OLI Grant: A Novel, Lipid-based Assay for Phosphorus Stress in Marine Phytoplankton
Grant Funded: 2005
The subtropical ocean gyres are the largest biomes on earth and the
plankton that dwell in these environments exert immense influence on
global biogeochemical cycles and climate. The dominant
photosynthesizing (i.e. carbon dioxide consuming) plankton in gyres are
cyanobacteria, small prokaryotic cells that have adapted to growing in
these locations where nutrient concentrations are vanishingly low.
Despite these environmental conditions, cyanobacteria in the gyres are
able to consume massive amounts of carbon dioxide and may be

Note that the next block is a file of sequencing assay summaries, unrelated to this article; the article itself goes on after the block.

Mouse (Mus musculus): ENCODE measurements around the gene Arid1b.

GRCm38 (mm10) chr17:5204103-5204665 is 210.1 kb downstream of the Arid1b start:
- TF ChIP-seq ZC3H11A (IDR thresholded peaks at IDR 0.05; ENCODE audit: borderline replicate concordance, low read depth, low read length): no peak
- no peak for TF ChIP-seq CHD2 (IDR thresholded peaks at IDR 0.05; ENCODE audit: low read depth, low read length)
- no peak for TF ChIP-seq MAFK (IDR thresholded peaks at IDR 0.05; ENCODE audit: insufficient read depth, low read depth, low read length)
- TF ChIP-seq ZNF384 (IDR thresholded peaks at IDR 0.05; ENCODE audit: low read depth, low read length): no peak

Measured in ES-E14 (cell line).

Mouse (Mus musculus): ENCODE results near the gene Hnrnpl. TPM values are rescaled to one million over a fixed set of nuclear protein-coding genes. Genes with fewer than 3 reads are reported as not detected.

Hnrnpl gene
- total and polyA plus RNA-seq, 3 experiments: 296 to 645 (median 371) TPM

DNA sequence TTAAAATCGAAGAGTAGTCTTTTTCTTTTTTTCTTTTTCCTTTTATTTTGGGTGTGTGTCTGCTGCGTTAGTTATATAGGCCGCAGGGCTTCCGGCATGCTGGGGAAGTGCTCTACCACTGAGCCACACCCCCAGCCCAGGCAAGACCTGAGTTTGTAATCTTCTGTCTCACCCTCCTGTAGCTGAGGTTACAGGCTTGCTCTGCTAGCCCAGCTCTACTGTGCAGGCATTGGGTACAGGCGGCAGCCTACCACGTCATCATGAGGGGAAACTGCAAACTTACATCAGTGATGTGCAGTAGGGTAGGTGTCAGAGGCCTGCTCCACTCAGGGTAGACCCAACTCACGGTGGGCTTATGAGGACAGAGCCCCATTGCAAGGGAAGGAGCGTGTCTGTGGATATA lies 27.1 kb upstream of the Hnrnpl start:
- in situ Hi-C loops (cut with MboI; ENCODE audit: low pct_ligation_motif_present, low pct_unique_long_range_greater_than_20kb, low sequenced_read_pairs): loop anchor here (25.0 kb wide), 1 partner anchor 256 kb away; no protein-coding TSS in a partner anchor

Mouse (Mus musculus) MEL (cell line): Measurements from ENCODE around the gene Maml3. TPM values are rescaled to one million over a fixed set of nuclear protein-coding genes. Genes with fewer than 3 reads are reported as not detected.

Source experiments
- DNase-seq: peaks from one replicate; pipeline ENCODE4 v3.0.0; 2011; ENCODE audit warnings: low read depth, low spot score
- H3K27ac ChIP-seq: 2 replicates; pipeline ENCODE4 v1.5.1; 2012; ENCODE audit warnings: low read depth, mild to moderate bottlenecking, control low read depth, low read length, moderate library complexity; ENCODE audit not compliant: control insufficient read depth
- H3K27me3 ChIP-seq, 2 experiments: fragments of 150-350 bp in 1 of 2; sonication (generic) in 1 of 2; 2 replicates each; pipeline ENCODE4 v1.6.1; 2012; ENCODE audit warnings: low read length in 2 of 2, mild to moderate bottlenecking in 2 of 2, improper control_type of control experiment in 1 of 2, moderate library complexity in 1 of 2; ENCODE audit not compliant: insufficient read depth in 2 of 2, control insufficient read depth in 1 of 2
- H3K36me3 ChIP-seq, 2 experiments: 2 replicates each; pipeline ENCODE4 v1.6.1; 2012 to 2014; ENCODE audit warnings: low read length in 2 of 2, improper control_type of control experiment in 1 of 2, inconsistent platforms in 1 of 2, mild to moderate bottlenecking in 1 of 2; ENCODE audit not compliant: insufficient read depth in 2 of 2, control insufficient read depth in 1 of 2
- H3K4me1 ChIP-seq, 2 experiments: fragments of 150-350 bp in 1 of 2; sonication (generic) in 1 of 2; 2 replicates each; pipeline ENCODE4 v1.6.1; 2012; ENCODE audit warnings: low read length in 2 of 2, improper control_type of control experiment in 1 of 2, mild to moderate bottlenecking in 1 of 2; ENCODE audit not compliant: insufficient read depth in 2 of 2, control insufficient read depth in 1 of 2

responsible for as much as half of the global marine productivity.
Recent work has shown that the nutrient phosphate may be of key
importance in determining exactly how much photosynthesis cyanobacteria
are able to sustain in the gyres. To test where and when cyanobacteria
are stressed by phosphorus limitation, we propose to investigate the
molecular structure of intact membrane lipids in cyanobacteria.
Glycolipids, which do not contain phosphorus, are key structural
components of the cell membranes in cyanobacteria, and it has been
suggested that these compounds are synthesized preferentially over
phospholipids when cyanobacteria are stressed by phosphorus limitation.
Understanding the relative proportions of phospholipids and
glycolipids in key populations of picoplankton in gyres will offer a
new molecular-level means by which to determine the reliance of these
populations on dissolved phosphorus. Thus, this new lipid-based assay
will provide a powerful means by which to understand the economy of
phosphorus in the subtropical gyres.
Originally published: February 1, 2005